Iterating on Code.mil
No one ever said open sourcing code at the Department of Defense (DoD) would be easy. 
In February 2017, the Defense Digital Service (DDS) decided it was time to take a more involved approach within the Department of Defense in the government-wide movement to open source code. This was spurred by the release of the new Federal Source Code Policy by the Office of Management and Budget in August, 2016 and Code.gov in November, 2016. We spent a lot of time talking with people in the DoD, across the federal government, and leaders in the Free / Open Source Software (F/OSS) community. Thus we formed a new project called Code.mil and created a GitHub repository providing guidance on how to open source code at the DoD.
It’s been a long time coming, but that guidance — and its organization and presentation — has received a well-needed refresh with today’s (re)launch of Code.mil, an experiment in open source at the Department of Defense. Our guidance has been reorganized into an easy to digest website and we’re investing in further improvements.
The DoD faces many challenges in open sourcing code. Unlike most software projects, code written by U.S. Federal government employees typically does not have copyright protections under U.S. and some international laws. Often times this makes people think that our code can’t use an OSS license, but this is far from true! It does, however, require a little more effort to define our intent. The complexity of national security policy adds another point of difficulty when individual program offices look to open source their work. Even with approval to release code publicly, government employees can be hindered by lack of access to modern source control and developer operations processes.
Those barriers are precisely what DDS is good at tackling. The guidance we’re providing at Code.mil will help many projects across the Department by giving developers and product owners a template to start from and the necessary background information to share with people in their organization who may not be familiar with open source software. The site also highlights the policy and laws that affect custom-developed code written by U.S. government employees — or contractors working with us — so that people are informed about the requirements placed on them.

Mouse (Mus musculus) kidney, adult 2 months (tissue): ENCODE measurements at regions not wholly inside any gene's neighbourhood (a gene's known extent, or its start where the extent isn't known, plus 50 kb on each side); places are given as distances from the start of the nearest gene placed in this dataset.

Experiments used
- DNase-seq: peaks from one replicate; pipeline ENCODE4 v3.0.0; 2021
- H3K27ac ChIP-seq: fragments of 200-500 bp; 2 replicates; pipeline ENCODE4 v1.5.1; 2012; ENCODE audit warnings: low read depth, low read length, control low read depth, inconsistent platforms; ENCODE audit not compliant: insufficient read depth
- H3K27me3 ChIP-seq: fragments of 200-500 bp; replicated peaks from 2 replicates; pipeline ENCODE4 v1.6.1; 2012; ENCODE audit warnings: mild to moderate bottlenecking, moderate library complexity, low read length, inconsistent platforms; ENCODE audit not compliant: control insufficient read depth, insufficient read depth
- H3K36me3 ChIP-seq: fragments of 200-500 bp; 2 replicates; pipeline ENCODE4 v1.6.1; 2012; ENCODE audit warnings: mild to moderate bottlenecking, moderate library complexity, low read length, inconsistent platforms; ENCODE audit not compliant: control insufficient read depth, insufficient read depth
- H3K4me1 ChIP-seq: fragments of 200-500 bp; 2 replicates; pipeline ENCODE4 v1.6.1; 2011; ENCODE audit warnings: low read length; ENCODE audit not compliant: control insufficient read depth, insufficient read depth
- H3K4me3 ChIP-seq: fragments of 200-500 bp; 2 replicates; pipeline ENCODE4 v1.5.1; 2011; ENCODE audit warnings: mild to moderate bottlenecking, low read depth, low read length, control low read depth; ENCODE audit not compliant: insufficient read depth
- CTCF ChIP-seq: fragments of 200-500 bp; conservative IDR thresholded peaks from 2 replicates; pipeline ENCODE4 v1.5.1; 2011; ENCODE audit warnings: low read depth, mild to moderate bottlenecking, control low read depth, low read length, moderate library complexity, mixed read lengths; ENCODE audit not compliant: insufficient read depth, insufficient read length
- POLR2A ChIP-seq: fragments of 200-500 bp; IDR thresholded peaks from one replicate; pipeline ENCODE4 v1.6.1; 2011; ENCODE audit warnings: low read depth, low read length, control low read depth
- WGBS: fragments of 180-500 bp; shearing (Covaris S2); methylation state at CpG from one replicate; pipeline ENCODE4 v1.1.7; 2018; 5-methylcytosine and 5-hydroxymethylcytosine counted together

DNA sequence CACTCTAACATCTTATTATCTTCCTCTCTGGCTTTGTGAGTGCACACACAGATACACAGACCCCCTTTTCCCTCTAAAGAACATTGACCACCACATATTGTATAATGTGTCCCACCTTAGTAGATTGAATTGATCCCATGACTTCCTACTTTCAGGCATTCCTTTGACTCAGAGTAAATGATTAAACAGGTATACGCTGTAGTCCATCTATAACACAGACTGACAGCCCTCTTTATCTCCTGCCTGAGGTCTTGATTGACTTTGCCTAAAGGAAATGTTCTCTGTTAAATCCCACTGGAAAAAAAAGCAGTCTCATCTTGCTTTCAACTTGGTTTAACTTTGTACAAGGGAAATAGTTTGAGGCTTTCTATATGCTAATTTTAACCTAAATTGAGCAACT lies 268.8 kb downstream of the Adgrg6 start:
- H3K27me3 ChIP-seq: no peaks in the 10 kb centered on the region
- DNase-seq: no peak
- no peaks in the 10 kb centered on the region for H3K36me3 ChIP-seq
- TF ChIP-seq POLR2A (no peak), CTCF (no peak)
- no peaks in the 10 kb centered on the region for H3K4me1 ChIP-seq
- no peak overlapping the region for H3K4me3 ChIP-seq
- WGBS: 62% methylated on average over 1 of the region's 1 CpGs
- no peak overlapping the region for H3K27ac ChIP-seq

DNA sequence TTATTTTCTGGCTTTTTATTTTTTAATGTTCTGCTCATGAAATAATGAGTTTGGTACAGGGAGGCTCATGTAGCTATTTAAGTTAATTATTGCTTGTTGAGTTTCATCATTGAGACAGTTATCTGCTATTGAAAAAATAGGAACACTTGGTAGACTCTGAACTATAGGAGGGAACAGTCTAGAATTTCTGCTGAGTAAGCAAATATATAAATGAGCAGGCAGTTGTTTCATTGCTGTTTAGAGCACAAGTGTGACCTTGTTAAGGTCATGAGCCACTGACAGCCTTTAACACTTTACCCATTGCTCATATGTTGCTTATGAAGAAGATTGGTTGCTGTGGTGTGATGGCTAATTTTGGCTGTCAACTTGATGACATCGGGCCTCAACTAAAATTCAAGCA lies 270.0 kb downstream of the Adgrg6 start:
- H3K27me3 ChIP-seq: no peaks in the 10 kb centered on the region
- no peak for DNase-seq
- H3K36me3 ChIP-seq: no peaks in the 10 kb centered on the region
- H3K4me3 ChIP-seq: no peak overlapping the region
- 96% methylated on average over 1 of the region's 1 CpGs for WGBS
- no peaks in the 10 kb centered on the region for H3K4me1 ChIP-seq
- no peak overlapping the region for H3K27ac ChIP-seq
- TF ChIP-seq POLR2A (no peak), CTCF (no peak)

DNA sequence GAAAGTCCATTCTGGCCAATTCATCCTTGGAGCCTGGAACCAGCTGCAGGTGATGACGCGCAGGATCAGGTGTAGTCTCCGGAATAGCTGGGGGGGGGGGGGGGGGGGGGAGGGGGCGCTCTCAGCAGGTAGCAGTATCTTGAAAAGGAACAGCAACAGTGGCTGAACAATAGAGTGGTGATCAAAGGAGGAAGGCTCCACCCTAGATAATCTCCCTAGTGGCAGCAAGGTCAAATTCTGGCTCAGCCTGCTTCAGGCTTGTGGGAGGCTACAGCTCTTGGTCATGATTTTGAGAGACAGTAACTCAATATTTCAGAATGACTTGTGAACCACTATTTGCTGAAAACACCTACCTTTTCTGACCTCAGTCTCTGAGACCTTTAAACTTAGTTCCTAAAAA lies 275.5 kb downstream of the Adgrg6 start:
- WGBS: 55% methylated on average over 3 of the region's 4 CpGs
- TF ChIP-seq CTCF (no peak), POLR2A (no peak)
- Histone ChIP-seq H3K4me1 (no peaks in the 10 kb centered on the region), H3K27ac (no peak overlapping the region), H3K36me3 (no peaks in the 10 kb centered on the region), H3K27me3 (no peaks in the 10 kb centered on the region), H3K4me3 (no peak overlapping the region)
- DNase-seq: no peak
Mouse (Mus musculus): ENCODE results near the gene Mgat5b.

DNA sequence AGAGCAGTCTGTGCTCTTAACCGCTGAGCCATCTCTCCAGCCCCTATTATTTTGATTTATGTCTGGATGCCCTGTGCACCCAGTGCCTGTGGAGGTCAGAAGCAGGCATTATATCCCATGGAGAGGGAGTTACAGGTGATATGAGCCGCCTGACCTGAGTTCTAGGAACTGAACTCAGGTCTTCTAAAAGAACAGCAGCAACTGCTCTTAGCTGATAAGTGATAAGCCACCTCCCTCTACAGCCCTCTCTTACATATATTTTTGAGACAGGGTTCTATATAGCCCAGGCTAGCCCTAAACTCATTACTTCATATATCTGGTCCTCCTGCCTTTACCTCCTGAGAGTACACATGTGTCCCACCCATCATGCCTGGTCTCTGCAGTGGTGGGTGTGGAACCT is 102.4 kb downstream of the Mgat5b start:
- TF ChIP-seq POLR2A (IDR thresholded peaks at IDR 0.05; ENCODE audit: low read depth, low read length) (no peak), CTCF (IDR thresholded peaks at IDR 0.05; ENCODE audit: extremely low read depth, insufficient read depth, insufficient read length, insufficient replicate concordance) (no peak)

Working with Our Friends at Code.gov
Many challenges DoD faces in open sourcing software are not unique. The U.S. Federal Government has been mandated to open source 20% of new, custom-developed code for a three year pilot program that began in August 2016. This is the “Open Source Pilot Program” that was authorized by OMB policy M-16–21 to ascertain the appropriate amount of code to open source and how to best measure that amount. The policy also set up the team at Code.gov to facilitate government-wide implementation of the policy . We launched Code.mil to further the mission of Code.gov within DOD.
The Code.gov team is doing awesome work! The DDS crew (and DoD CIO) have been working closely with their folks to determine what next steps the DoD needs to take and how we can begin to comply with the policy. A big part of that is beginning to expand our agency project listing. Projects listed on Code.mil will also be accessible through Code.gov as it continues to grow the inventory of government open source code.
What’s Next? What can you do?
Providing guidance and creating an inventory of code is great, but we want more. The Defense Digital Service strives for the big wins, doing the most good for the most people in the most need. We feel strongly about Free / Open Source Software (F/OSS) and want to help make its use the normal path in the Department, not an exception.
To that end we are working closely with the DoD Chief Information Officer’s people to revise the 2009 memo clarifying the Department’s position on the use of Free and Open Source Software. We’re engaging organizations throughout the DoD to help them kickstart their open source initiatives. We’re working with thought leaders both inside the Department and in the F/OSS community to make our guidance more in tune with the needs of the Department and the American people.
And we’re engaging with you. Right now. This blog post is one of many avenues we are using to engage directly. Read our documentation on the Code.mil website and let us know what we can improve by submitting an issue or a Pull Request. If you are a DoD project owner contact us at email@example.com so that we can hear your story or help get you started.